iSPIRT kicked off its first roundtable for 2015 on 17th January at the office of Eko India, Gurgaon. The PlaybookRT was led by Deepak Prakash, Former VP of Sales at Tally Solutions. He has led building the entire sales network bottoms up and was the #1 sales person at Tally. Under him, Tally evolved from direct selling to single-tier home grown network for dominance and further evolved into a two tier network to create availability supplementing with all possible marketing activities with money/without money to reach-out to every potential buyer of our product(s).
The theme of the PlayBook Roundtable was something that poses a challenge for all tech entrepreneurs – Sales. Sales is what riddles most of the IT Product company start-ups – each one to his riddle. The intriguing problem of sales combined with Deepak’s experience and expertise in this subject ensured we had a full house on cold Saturday morning.
There are roughly about 1.25 crore SMEs in India, and about 40 Lakh of them have computers and are ready for automation. This provides a huge opportunity for enterprise software providers. Most of tech entrepreneurs have built interesting products to address this large market, however sales has always been the Achilles’ heels. Deepak broadly outlined the following sales strategies to tackle this market.
Building an effective sales team
Understand the sales psyche
In order to build a successful sales team, it is imperative to understand the psyche of sales people. As tech entrepreneurs, we usually tend to apply the same yardstick for both technology folks and sales team. This approach is incorrect.
- Engineers and techies can accept failures easily, take it up as a challenge and build upon it. If there is a defect or something is not working, they will try new approaches to solve it. But for a sales guy, who is in front of a customer alone, failure can more often than not challenge his pride and ego. It needs a lot of effort for a sales person to swallow this failure and start afresh next morning. Inorder to keep his motivation high, it is necessary that we celebrate small sales victories and communicate the role he is playing in the organization.
- Developers and tech teams go by logic and enjoy data, analytics and whatsapp/SMS. While sales teams enjoy phone call over IM and there is more emotion in place. It is very easy for a sales person to become lost or feel small in a tech setup. Entrepreneurs need to work and ensure that both teams understand each other’s importance.
Hiring A Sales Team
In response to a question on what traits we should look for while hiring for a sales position, Deepak mentioned:
- The person should be able to make the customer comfortable and make him speak about his problems and needs. Only if a sales person can understand the pain point of customer, can he suggest the right value proposition. Someone who talks a lot and does not let others talk is not necessarily a good sales person.
- A good sales person will typically have his pipeline on tips of his fingertips. He should be able to spell this out at any time.
- Someone who says I can sell anything and I don’t need to know the product is a person you want to avoid. Because as an entrepreneur you want him to focus on product demo, and confide in the fact that your product is good enough that sale will happen if the right message goes to the customer.
In response to comments that it is difficult to find sales people who are ambitious or motivated, Sumit Kapoor from Employwise mentioned that it is not entirely correct. It is for the leader to inspire their people. We are able to inspire and motivate tech people easily but not sales people.
However, before hiring a sales team, founders need to ensure that the product or startup is at a stage where someone else can do the sales for them. E.g. if the sales calls become repetitive, you know that our sales process and collateral are ready for delegation.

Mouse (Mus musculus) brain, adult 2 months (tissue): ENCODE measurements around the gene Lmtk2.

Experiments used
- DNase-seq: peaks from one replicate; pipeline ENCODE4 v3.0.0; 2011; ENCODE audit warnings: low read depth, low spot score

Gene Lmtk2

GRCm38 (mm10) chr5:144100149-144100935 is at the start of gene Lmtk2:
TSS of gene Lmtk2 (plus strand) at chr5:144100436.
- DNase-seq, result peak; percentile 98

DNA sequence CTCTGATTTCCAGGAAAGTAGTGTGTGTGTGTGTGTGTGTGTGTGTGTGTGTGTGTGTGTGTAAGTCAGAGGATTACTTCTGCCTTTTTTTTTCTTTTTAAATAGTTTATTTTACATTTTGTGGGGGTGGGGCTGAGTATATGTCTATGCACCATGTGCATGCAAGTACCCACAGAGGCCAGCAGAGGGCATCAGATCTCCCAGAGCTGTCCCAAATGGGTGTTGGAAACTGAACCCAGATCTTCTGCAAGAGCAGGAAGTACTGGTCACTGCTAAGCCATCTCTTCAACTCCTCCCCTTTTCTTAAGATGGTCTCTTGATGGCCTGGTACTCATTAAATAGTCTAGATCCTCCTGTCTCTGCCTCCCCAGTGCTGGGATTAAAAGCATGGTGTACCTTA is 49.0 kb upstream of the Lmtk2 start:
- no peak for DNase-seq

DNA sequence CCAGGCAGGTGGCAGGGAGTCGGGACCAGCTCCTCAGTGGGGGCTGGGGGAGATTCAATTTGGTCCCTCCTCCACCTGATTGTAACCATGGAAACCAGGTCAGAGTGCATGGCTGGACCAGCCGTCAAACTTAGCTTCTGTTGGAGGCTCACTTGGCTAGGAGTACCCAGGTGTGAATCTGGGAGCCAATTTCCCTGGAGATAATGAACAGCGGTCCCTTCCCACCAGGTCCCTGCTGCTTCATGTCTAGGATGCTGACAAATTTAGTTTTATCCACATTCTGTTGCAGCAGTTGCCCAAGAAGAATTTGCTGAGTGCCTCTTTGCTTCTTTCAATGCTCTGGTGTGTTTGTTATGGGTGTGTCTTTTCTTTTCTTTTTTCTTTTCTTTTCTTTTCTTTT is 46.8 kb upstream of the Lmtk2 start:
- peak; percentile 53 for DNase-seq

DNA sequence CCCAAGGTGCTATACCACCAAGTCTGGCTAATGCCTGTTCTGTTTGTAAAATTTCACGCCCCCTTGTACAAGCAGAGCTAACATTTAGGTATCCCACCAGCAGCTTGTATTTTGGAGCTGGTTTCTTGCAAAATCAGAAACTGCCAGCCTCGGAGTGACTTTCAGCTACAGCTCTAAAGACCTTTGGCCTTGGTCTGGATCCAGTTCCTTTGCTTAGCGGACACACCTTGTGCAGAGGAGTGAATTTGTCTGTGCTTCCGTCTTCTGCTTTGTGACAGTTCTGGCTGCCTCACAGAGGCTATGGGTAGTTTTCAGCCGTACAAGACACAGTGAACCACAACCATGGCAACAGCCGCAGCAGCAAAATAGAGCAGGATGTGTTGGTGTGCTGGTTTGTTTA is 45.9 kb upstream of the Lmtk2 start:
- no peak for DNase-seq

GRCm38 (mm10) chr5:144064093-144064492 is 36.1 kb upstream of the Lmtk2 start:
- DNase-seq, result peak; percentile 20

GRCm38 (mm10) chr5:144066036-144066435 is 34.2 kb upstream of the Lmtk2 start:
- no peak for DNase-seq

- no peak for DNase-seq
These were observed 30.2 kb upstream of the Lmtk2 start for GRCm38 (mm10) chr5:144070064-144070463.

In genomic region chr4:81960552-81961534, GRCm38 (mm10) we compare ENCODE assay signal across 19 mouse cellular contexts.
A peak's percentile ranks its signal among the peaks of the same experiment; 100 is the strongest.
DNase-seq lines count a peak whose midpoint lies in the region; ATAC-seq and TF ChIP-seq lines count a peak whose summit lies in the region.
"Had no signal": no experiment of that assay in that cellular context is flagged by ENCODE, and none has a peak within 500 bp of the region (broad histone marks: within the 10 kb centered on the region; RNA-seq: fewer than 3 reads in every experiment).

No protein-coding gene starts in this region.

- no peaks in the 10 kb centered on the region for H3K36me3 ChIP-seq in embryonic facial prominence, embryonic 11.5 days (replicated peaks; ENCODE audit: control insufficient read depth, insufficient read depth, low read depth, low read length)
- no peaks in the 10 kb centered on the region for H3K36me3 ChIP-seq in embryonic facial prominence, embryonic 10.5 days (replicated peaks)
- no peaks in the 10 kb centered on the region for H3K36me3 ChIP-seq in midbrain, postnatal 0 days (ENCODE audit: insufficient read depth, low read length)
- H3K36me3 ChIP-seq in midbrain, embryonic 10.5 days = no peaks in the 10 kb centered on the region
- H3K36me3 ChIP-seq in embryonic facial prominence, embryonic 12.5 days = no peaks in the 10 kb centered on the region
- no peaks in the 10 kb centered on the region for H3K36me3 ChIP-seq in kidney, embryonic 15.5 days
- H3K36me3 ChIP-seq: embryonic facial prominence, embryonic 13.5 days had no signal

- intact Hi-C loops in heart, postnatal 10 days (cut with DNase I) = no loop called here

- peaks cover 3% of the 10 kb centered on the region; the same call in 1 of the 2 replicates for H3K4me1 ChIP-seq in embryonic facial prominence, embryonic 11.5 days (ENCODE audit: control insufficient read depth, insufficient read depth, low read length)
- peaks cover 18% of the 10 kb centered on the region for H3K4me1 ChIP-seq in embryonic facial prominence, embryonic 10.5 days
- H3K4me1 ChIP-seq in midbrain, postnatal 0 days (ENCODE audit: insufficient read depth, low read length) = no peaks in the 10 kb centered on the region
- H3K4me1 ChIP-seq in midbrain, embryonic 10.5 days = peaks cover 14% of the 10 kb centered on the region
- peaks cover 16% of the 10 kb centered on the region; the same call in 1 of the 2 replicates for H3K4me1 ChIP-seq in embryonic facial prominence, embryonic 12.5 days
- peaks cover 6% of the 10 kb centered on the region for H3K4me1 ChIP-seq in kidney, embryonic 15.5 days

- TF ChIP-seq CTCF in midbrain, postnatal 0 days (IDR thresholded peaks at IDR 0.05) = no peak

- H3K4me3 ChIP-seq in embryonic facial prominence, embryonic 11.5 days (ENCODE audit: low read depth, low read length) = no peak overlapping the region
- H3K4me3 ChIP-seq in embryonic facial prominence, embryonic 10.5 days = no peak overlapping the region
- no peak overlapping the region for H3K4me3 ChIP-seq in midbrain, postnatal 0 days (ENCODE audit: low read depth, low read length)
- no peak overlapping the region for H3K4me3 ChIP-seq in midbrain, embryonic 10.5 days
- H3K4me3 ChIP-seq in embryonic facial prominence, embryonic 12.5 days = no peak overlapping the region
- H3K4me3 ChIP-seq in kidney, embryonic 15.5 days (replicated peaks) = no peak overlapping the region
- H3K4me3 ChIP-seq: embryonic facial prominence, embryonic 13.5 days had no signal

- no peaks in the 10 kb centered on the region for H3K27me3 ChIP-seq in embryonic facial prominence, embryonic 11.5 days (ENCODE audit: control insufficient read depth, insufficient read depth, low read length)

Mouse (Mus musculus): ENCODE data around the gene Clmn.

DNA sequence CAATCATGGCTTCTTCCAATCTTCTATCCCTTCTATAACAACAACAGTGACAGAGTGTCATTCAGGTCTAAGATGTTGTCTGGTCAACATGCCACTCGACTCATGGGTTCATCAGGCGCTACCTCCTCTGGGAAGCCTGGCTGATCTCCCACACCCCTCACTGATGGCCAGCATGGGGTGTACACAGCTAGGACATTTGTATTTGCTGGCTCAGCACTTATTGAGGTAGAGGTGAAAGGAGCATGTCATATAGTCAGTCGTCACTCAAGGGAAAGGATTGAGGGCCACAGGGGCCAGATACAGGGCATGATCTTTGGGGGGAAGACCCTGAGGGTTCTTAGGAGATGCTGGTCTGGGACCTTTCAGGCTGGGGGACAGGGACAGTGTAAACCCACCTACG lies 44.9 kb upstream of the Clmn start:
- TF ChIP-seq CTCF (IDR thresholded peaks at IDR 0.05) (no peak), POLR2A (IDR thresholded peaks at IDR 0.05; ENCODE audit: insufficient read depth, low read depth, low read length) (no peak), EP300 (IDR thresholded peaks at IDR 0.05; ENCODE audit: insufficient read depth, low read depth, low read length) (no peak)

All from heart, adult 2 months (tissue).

Sales Team Training and Measuring Success
Deepak also shared his approach of measuring the success of sales teams:
- Do not measure the success of a sales person by the number of cheques he gets but by the number of demos he makes. As an entrepreneur, we need to believe that our product is good and so if the sales person focuses on a good demonstration, cheques will come and business will happen.
- The target or objective for sales team should be to talk about your passion, your innovation and your pride.
- We need to understand the dream of sales people. Rather than imposing our dream on them, if we start worrying about their dream, they will start worrying about yours.
The discussion then meandered into how to train and motivate your sales team. Everyone one chimed in with interesting thoughts and here are some of them:
- The first sales call for a new joinee is like sending a child to school. As parents we have to hold their hands and be there at the background. In case we close sale, do not ever say that sales happened because of me. Motive the new member and make him feel that he was the one who closed the deal.
- In technology, we attempt to solve problems that are under your control, while sales depend on other people (end user, decision maker and several stakeholders) and so we have to be patience and cut the sales team some slack.
- The only fear that sales folks have on the road is that sale will not happen. With every rejection, they lose a bit of self esteem. They have to recover from this loss over the night and get ready for a new day and a new fight. And on top of it, we as organizations impose tools such as CRM they have to fill in. These CRMs do not talk back and understand their feeling. At Tally Deepak used to call his boys everyday at 7 pm and hear them out, giving them a chance to vent out their feelings.
- In a tech company, usually a sales person is considered an outsider. But if the rest of the team starts seeing as a bread winner and if the sales person gets a feeling that the team depends on him, this will give him a high.
- As entrepreneurs, we also need to understand the difference between entrepreneurs and employees. Employees live for a lifestyle while entrepreneurs live for building an organization. Employees will plan for vacation, holidays etc. and we need to appreciate this.
- Normally we give just product training to sales teams but customers usually want to talk to someone who understands them. So domain knowledge becomes important.
- We try to surround sales people with tools such as CRM citing terms such as productivity, efficiency etc. These terms more often than not are Greek to them and they feel you are trying to control them, while the feeling inside them is freedom. We have to explain them to them that the tool is for liberation so that they start enjoying it.